Mr Druery: Minor parties should work together, in my opinion, before they deal with the major parties. My advice to minor parties is to, where they can, exchange preferences amongst themselves. Obviously, there are sometimes philosophical reasons why that cannot happen and some of those parties will preference major parties of varying colours before they go to other minor parties. I think you are referring to the Minor Party Alliance meetings that I have been running or hosting since 1999. Is that right?

Senator RHIANNON: That is right. If you can provide-

Mr Druery: These meetings are predominantly networking opportunities for minor parties.

Senator RHIANNON: Do you concede that it is a flawed electoral system if it provides an incentive for a person to register lots-

Senator CONROY: Only with preference to the Greens.

Senator RHIANNON: of parties because that provides electoral advantage?

Mr Druery: As I recall, it was this so-called flawed electoral system that put you there in the first place and-

Senator CONROY: Preference harvest.

Mr Druery: quite a few, as I recall, political parties were set up by Greens' sympathisers leading up to the 1990 election. Do you remember that, Senator?

Senator RHIANNON: No, absolutely not.

CHAIR: Mr Druery is not here to question the senator.

Senator RHIANNON: You are again being deceptive and not answering the question.

Mr Druery: I am not being deceptive.

Senator RHIANNON: If you have examples put them on the record.

CHAIR: Order! Senator Rhiannon-

Senator RHIANNON: In 1999, there was the Wilderness Party and the Animal Liberation Party that you created and you still will not put it on the record.

Mr Druery: What about the Euthanasia Referendum Party that Green supporters-

Senator RHIANNON: You have talked about ordinary members-

Mr Druery: What about the parties you are supporting?

CHAIR: Senator Rhiannon, please address your question to Mr Druery. Mr Druery, your role is to answer the questions.

Senator CONROY: I think he is entitled to respond to the-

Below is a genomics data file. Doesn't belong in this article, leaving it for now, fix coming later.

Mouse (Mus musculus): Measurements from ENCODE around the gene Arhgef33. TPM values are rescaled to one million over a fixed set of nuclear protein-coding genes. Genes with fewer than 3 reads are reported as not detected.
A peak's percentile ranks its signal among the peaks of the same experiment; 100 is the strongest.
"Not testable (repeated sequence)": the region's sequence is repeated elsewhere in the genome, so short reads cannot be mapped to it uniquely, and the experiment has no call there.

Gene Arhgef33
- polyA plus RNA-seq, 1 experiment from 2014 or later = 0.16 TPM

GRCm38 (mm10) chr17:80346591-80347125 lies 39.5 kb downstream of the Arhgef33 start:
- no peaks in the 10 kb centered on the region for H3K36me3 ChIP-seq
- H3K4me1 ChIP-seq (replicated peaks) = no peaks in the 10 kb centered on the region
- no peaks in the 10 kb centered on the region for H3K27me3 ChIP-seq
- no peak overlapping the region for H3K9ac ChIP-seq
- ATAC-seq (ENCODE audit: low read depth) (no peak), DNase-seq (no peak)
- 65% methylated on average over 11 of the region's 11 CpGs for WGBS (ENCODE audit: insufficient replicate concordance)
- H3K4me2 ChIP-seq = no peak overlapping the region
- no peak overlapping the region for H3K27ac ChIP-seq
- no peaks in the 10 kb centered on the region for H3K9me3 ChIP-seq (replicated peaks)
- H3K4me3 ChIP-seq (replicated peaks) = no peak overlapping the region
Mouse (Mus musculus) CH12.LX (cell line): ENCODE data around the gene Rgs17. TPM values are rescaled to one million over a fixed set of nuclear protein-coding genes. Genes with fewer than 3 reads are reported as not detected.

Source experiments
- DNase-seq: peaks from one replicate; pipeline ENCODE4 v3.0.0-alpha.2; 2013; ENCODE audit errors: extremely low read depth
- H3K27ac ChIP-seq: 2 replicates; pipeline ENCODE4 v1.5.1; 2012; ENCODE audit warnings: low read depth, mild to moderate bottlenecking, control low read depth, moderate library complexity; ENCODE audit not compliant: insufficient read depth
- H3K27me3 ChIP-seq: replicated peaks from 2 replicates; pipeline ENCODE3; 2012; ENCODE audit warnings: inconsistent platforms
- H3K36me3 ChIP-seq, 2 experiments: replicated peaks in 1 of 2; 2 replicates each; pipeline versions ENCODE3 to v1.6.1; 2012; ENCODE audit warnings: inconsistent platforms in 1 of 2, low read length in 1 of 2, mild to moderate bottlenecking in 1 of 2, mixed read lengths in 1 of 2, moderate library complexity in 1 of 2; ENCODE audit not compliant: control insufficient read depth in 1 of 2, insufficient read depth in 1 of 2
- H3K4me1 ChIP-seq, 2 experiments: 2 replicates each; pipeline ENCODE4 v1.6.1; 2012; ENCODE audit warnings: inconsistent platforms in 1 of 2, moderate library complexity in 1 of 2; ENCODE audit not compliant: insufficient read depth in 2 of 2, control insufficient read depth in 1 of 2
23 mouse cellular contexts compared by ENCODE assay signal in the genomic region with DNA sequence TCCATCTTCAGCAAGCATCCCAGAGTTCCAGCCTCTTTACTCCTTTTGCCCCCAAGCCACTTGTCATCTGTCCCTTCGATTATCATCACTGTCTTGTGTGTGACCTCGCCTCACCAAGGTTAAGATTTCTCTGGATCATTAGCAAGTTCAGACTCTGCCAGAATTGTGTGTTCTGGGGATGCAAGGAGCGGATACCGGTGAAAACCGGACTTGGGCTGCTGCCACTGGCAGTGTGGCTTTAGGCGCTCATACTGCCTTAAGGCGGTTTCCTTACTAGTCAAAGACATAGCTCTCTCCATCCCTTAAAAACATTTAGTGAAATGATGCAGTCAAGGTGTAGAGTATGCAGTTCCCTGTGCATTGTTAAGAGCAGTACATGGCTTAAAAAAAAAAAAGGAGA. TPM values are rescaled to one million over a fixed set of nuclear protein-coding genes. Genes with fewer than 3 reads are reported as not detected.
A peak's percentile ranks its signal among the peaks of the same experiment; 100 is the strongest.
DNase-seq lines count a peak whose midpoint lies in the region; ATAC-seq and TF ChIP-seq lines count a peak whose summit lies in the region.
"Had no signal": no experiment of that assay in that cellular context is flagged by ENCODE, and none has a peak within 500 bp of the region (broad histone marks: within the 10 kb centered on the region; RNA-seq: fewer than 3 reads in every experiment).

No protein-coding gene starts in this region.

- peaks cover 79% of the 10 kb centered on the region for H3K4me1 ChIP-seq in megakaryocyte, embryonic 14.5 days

Senator RHIANNON: Mr Druery, you have stated in some of your opening remarks and in your answers to earlier questions your commitment to ordinary Australians being involved in the political process and that you are concerned changes will exclude ordinary Australians from the political system.

Mr Druery: Yes, most likely.

Senator RHIANNON: Do ordinary Australians not have a right to decide their preferences-

Mr Druery: Yes, they do-

Senator RHIANNON: rather than by backroom deals?

Mr Druery: and that is why I advocate 1 to 6 below the line.

Senator RHIANNON: Above the line, why do you not support a system where preferences will be required to be allocated-

Mr Druery: Do you mean the system that elected you? Is that what you mean?

Senator RHIANNON: I will just finish my question, please.

CHAIR: This will be your last question, Senator.

Senator RHIANNON: The proposal for above the line is to allocate preferences 1 to 6. Clearly, we all know that that would require people also to be preferencing minor parties. So here we have ordinary people deciding their preferences and they can be electing minor parties. If we have real parties engaging in a political process on their election platform, engaging with people rather than backroom deals, is that not the way to have ordinary people voting and determining their preferences and ordinary people elected?

CHAIR: Thank you, Senator.

Mr Druery: Senator, the reality of the situation is that you benefitted from a form of electoral subsidy when you were elected and now that you are in the room we pull up the drawbridge. It is unlikely that minor parties will make it through the system the way that you did and the way that Senator Xenophon did. If you adopt a 1 to 6 above the line, or 1 to whatever above the line, it will exclude minor parties.

Senator RHIANNON: Isn't that your business model?

CHAIR: Senator Rhiannon, your time has elapsed.